Test Your Online Security Quiz
Phishing. Hacking. Jacking. There’s a lot of talk flying around about cybersecurity, but how do you know if you’re staying safe online? Enter our Online Security Test. By asking only a few simple questions, we can figure out where you fall short when it comes to cybersecurity. Of course, if you do have something to learn, we can help with that as well. Let’s get started!
Test Your Online Security
Along with our security quiz, we offer a few easy tips to improve your online security.
Two-Factor and Multi-Factor Authentication
The easiest way to increase your cybersecurity is to turn on two-factor, or, for additional security, multi-factor authentication. Although it may seem tedious,
- Receiving a push notification on your smartphone or
- Using biometrics like your fingerprint
is a great way to ensure you are who you say you are.
We also recommend using a password manager which would create difficult and unique passwords for all of your websites and accounts. Don’t worry, though— you won’t have to remember all these passwords, just the password to your password vault, otherwise known as a master password. Depending on the password manager, you’ll be able to:
- Sign in to all of your accounts with just one click
- Sync your passwords across multiple devices
VPNs vs. Incognito Mode
For a user that wants even more security, we recommend using a VPN, or virtual private network. VPNs are useful if you:
- Have particularly sensitive data or
- Want to use a server from a different country.
Rather than being directly connected to the Internet, all of your data will travel through encrypted tunnels to private servers. Wondering which VPN is for you? Check out our review of the best VPNs of 2020.
Another, simpler option would be going on private or incognito mode. Keep in mind that incognito mode will only hide your internet activity from someone using your device, but it doesn’t protect your activity from outside of the device. Companies, employers, and governments will still be able to track you via your internet service provider, the websites you visit, and your network.
Social media may seem ubiquitous today, but have you ever really stopped and thought about what data you’re putting out to the world? Many people faced a rude awakening when social media app Timehop had a data breach that affected about 21 million app users. Sensitive information like names, emails, and phone numbers was released, although private messages, photos, and Timehop data remained secure.
If you have any privacy concerns, start by making all of your social media accounts private. You may just think that you’re just posting fun pictures, but information like your:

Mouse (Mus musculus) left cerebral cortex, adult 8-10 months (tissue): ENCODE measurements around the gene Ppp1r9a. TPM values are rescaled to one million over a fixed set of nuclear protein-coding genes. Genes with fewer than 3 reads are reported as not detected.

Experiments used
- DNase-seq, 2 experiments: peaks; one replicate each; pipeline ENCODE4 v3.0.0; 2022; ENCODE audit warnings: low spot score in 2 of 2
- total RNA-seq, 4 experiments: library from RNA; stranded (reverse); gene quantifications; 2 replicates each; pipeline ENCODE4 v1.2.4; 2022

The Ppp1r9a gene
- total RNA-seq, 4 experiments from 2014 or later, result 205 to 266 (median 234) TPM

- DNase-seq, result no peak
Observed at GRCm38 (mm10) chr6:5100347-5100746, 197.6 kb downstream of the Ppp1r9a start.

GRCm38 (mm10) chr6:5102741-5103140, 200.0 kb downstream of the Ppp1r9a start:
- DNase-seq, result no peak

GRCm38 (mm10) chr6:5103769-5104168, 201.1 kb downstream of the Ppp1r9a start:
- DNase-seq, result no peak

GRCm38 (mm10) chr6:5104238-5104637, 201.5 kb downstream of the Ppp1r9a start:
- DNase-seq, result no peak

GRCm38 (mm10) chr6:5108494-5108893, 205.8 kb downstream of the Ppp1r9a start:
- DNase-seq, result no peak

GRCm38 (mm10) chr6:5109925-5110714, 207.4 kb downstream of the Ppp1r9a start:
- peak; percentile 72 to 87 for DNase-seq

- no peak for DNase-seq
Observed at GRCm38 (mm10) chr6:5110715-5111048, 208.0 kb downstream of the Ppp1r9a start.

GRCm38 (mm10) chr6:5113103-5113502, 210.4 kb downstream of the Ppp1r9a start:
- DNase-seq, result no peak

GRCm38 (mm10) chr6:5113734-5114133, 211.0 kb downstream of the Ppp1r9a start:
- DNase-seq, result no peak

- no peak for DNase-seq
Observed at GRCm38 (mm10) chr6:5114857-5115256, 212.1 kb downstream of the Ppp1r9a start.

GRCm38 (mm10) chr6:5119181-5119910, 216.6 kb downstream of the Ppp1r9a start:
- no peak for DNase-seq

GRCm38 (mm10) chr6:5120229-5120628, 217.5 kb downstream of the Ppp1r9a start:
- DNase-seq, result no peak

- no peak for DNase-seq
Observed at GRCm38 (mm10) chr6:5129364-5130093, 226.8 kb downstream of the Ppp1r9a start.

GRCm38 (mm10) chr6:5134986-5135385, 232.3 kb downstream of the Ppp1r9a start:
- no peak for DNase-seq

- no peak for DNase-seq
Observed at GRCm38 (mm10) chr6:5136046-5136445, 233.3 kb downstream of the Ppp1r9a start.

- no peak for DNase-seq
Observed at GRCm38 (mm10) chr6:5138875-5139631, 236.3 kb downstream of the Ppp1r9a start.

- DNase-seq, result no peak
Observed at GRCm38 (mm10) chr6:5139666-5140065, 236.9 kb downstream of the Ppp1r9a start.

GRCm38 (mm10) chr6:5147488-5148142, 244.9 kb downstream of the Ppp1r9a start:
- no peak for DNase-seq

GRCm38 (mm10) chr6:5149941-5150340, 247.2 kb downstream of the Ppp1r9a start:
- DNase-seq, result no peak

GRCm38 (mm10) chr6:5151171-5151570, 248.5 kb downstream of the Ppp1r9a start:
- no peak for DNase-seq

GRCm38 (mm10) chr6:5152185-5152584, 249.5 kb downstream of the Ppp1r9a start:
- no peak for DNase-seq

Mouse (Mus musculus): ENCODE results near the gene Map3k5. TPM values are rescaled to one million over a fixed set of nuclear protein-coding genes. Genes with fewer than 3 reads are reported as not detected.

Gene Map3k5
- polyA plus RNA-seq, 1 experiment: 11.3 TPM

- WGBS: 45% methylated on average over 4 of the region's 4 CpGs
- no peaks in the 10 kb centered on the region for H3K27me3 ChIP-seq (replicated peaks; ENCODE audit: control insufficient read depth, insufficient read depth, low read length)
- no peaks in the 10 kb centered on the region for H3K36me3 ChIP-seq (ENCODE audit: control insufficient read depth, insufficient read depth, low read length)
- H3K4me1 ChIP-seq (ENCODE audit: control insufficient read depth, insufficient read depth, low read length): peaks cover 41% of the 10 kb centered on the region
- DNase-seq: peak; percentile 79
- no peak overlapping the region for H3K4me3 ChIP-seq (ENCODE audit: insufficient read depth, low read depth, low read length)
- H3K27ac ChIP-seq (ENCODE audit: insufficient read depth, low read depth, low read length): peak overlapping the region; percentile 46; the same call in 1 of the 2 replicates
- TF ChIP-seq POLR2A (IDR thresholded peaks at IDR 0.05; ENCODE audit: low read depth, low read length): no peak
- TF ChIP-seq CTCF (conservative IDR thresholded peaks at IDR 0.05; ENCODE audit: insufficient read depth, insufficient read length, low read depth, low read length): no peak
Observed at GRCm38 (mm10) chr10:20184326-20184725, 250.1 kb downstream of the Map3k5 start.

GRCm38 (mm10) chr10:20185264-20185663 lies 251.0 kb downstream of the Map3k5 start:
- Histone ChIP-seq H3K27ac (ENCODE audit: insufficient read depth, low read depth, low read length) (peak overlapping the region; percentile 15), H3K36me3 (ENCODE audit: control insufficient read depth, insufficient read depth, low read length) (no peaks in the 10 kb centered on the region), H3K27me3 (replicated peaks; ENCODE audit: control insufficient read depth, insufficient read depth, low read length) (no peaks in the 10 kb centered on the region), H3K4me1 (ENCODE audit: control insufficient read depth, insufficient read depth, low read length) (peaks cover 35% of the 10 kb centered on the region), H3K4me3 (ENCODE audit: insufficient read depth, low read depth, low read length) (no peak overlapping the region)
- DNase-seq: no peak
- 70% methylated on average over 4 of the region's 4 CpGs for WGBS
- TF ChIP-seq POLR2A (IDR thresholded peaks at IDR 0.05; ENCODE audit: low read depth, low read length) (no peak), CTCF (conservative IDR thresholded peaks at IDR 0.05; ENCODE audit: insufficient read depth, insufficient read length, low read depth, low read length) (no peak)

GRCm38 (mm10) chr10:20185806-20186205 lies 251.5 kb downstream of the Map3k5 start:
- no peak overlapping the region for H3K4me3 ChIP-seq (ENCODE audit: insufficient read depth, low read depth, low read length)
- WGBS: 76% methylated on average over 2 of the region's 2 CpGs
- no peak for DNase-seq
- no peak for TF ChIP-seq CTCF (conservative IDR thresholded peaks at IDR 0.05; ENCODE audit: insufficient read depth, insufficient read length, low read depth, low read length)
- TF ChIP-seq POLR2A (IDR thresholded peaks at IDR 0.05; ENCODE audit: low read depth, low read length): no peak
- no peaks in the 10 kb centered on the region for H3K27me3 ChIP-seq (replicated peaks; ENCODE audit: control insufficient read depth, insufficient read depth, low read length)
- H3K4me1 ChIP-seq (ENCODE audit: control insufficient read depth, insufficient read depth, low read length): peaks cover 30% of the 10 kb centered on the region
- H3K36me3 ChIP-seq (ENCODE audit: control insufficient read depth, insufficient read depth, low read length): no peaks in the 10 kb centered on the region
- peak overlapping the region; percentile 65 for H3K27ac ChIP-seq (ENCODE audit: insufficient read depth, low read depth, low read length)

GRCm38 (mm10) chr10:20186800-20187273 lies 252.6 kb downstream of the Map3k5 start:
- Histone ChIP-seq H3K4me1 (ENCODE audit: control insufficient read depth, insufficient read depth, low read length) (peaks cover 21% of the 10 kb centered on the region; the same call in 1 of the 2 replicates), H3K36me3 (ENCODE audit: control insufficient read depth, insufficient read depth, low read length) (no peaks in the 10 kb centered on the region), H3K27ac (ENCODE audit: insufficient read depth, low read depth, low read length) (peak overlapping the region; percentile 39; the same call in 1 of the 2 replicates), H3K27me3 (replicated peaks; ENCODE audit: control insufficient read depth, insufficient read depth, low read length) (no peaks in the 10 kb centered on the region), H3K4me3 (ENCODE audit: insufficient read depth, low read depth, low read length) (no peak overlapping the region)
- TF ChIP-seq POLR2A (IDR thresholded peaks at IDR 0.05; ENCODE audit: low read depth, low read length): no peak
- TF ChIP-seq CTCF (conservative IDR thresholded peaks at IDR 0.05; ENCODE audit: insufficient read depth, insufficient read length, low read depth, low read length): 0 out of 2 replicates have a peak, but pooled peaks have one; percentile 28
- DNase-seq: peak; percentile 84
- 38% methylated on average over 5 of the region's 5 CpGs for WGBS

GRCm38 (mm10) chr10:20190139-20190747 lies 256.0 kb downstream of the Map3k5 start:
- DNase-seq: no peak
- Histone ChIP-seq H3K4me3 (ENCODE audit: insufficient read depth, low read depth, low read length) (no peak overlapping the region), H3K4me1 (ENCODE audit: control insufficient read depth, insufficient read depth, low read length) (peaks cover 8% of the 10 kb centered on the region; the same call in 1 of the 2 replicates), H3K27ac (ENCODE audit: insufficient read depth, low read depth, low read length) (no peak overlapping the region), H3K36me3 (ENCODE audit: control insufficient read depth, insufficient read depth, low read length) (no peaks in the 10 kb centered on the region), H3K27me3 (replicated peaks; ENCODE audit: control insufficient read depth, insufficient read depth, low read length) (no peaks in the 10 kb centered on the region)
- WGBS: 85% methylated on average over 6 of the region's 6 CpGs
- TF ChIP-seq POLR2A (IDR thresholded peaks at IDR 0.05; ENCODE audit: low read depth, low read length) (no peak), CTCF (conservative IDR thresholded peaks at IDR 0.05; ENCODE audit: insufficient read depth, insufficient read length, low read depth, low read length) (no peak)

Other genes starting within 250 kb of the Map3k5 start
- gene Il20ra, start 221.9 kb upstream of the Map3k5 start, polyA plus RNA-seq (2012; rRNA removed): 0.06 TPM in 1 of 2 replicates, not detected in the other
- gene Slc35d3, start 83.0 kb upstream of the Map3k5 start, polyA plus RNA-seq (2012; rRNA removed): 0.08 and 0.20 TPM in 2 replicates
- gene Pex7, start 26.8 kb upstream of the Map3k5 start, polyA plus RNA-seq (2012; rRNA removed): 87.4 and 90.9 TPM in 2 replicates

may be exposed to the world. It’s important to practice caution whenever posting on social media, especially if your profile is public.
For an organization, we recommend having a few people handle one account, rather than a single person through a personal account. If only one person handles an account and it’s hacked, there will be no way for other people to step in. Jumping off of that, if an employee quits or is terminated, social media accounts should be deleted as soon as possible. Otherwise, you risk having the former employee post something that could potentially damage your brand.
Aside from employees that have recently been let go, keep in mind that naive employees may be your biggest cybersecurity threat. In fact, over 90% of cyber-attacks are attributed to human error. Hackers’ strategies include:
so it’s important to educate employees on potential threats.
Now let’s talk about your computer. Every computer should have:
- Anti-virus software
- Anti-spyware software
- Firewall software
downloaded. Concurrently, users should update all app and operating system software right away, as this might contain further security updates. As viruses are constantly being tinkered with, frequent updates are a must.
If you have cloud storage, consider that you’re at an increased risk of being hacked. According to Symantec, over 75% of cloud websites contain vulnerabilities, nine percent of which are critical. We recommend:
- Backing up your data to local storage like a hard drive
- Closely monitoring the data you’re storing in the cloud.
Online Banking Security
Finally, we provide tips about financial security, and no, we don’t mean how much money you have. When it comes to online banking, users should
- Consistently check their bank transactions to make sure every expense is accounted for
- Make sure that a padlock symbol is visible before making any online purchases
- If your browser is telling you that a website is insecure, it’s probably a good idea to not complete your purchase, no matter how cute that dress might look on you.